Jada Pinkett Smith Opens Up About Her Bowel Problems – Eat This, Not That

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When your gut is not healthy, it can lead to various problems. Jada pinkett smith– who along with 70 million other Americans suffer from digestive problems – knows it well, which is why she opened up about her bowel problems on her Dec. 22 episode of “Red Table Talk” on Facebook Watch.

In addition to having a colonoscopy to help determine what bowel issues she was potentially facing, the actress and host also spoke with experts to find out how gut health can affect everything from weight gain to problems with heart disease. stomach through bloating, fatigue, pain, migraines and food. allergic. On top of that, it can also affect your brain.

“They say the gut is like the second brain in the body,” Pinkett Smith said in an exclusive clip provided to Eat this, not that! “I think people should also understand better that we are putting toxic foods in our bodies, [and that’s] will help create toxic emotions, toxic moods. “

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Going on to say that she solved her intestinal issues by cutting out gluten, eggs, chicken, and oatmeal, Pinkett Smith revealed that after getting rid of the latter as breakfast, she is now starting. her days feeling “happy” and motivated instead of feeling “so low, so low, [and] so depressed. “

“This is the concept that there are physical and chemical connections between our central nervous system – our brain – and our gut,” UCLA gastroenterologist Dr. Fola May noted during the episode. full. She added that “there are millions of nerve endings in our stomach, colon and digestive system” as well as “two-way communication” between these areas “at all times.” It is because of these connections that the state of our gut affects our mental state.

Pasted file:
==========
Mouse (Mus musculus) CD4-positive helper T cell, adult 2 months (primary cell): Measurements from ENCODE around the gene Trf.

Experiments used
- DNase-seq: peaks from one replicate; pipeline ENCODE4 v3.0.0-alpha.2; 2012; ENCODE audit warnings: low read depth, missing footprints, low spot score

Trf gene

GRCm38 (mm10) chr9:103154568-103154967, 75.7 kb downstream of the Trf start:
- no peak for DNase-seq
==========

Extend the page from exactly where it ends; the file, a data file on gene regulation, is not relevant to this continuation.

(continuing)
Shawn M. Talbott, PhD, author of Mental fitness: maximizing mood, motivation and mental well-being by optimizing the brain-body biome, recount Eat this, not that!: “I often tell people that ‘what you feel is not only in your head, but also in your gut’ because the majority of our neurotransmitters are made in our gut – 90% of our serotonin (happiness), 70% of our dopamine (motivation), most of our GABA (relaxation), etc. “

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Talbott adds that “by managing our gut bacteria (microbiome) and optimizing our gut health, we can improve how we feel, with less stress and greater resistance to stress.”

As for how to keep your gut healthy, Jumha Aburezeq, head nutrition coach at StoopidFit, offers some advice: sugar intake, minimizing the use of NSAIDs or PPIS (aspirin, ibuprofen, advil, motrin, prilosec, and nexium all weaken the intestinal lining), by incorporating more foods rich in fiber and protein into your diet, getting 7-9 hours of sleep at night and dealing with your daily stress (mental, emotional and physical stress). all create inflammation in the body). “

To learn more about how to keep your gut healthy, be sure to read Eating Habits To Avoid If You Want A Healthy Gut, Dietitians Say.

And tune in for a brand new episode of “Red Table Talk” on Wednesday, December 22 at 9 p.m. PT / 12 p.m. ET on Facebook Watch.


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